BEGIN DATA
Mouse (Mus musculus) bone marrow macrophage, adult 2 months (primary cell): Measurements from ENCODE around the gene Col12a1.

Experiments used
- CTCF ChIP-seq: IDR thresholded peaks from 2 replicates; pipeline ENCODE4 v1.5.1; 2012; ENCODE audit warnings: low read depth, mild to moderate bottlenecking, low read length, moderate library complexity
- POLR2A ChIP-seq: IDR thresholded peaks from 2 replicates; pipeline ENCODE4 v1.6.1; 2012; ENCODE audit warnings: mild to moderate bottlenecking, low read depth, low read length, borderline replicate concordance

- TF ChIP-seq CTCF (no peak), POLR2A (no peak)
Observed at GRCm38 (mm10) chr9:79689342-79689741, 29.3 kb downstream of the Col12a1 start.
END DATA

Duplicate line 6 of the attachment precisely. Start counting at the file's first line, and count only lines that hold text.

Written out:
Observed at GRCm38 (mm10) chr9:79689342-79689741, 29.3 kb downstream of the Col12a1 start.